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Aggression in Dogs
Dog Walking

Rusty’s behavioral issues involved threatening and biting the woman in a number of situations: around food, when he was resting, when she attempted to sit on the couch next to him or approached him while he had a toy or a chew. The dog did not react negatively to the husband in the same situations. The first thing I did was let them know that I regularly saw dogs who acted this way with couples—fine with the one with whom they have a close relationship and aggressive with the other. Rusty’s behavior didn’t mean that the woman was doing anything wrong. It just meant that he reacted differently to each of them, and that his behavior was a reflection of the different relationship they each had with Rusty.

It took considerable effort to help them see the situation from the other’s perspective, but it was an essential step toward resolving the issue. Acknowledging the validity of both of their viewpoints helped. The husband began to understand that his wife was afraid, and legitimately so, but that he could play a role in changing the situation. Once the wife was no longer blamed for the problem, she was able to empathize with her husband, who was emotionally tortured by the thought of not keeping the dog. She accepted that the dog’s behavior could be improved. At that point, they were ready to work on the issue together. 

The first steps in Rusty’s program involved setting rules that both the man and the woman followed. The basic lesson I wanted Rusty to learn was that he would get what he wanted in life (food, treats, attention, play time, walks, toys and so forth) by being patient and polite rather than by being pushy and aggressive.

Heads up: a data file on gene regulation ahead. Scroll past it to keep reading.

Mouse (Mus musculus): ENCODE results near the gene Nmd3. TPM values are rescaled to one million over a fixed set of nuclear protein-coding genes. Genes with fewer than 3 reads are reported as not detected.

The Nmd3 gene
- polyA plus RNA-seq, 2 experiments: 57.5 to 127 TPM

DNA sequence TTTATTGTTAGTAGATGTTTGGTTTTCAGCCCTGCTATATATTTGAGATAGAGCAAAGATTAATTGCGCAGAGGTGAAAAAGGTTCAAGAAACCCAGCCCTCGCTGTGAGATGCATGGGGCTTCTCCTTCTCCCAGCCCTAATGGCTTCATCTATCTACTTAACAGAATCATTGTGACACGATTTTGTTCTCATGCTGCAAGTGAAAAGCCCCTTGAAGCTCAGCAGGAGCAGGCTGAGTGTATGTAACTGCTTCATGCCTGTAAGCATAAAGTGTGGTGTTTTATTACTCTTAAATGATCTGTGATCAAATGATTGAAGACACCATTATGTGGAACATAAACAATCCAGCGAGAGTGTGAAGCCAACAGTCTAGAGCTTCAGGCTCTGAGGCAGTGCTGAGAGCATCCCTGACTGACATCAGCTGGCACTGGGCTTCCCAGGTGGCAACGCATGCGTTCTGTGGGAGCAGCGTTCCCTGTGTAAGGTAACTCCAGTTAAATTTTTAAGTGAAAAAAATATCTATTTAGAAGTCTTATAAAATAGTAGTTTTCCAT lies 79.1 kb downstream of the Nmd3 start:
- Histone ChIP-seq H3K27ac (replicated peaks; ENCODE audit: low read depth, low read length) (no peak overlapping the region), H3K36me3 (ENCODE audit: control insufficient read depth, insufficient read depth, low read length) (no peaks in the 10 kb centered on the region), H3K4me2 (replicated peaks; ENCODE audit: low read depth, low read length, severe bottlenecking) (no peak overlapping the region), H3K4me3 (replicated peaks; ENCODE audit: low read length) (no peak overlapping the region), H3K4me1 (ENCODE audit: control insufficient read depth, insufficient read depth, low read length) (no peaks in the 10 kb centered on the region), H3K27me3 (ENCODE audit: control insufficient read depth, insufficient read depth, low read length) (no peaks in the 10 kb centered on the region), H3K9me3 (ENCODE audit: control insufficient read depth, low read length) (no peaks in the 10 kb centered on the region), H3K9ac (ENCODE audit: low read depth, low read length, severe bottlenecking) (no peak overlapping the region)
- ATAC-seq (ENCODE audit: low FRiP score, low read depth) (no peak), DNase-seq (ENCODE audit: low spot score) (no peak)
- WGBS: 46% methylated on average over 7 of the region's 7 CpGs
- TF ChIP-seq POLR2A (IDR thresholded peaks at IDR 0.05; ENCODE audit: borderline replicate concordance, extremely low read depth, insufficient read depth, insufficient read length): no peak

He had to respond to cues from both of them throughout the day—sit, down, stay, back up, get off (the couch). A dog who behaves aggressively to a specific family member needs a high level of training to stay out of trouble and get out of sticky situations. Rusty enjoyed training and was willing to work, but for the sake of consistency, needed to be cued to perform the same behaviors in the same way every time.

I also needed to help the woman and the dog develop their relationship through fun and playful interactions. Since Rusty was better outside the house, where there were no resources to guard, we set up daily play, hiking and running sessions. He was still required to respond to her requests, but the two of them had fun together.

Once the woman had just a little success with the dog—when he listened to her cues and responded to them—their relationship grew very quickly. Their improved relationship meant that our efforts to change Rusty’s aggressive behavior in the problem situations inside the house were more effective. As she began to feel more confident around the dog, her optimism and her commitment to him grew. Her husband saw that she was working hard and really cared, and that magnified his desire to make sure she felt safe and comfortable with Rusty. 

Reducing conflict within the human family benefits everyone, including the dog. My job is to do my best to minimize conflict, get everybody on board with the program and acknowledge each person’s perspective. This case taught me that it is impossible to predict which couples will be able to resolve serious issues between them, and to hold out hope that each couple I am working with will be one of the happy-ending cases.

 Odin’s Lesson: 

While I was interning with Patricia McConnell, I sat in on many of her cases, including that of a 10-year-old Beagle mix who had suddenly become aggressive. Odin had been friendly and sweet all his life, but was now avoiding the family. The family described the situation as a total personality change. He snarled if approached and bit if touched. As I sat silently in the consultation, hope was not at the forefront of my feelings. I felt very upset by the severity of the problem.

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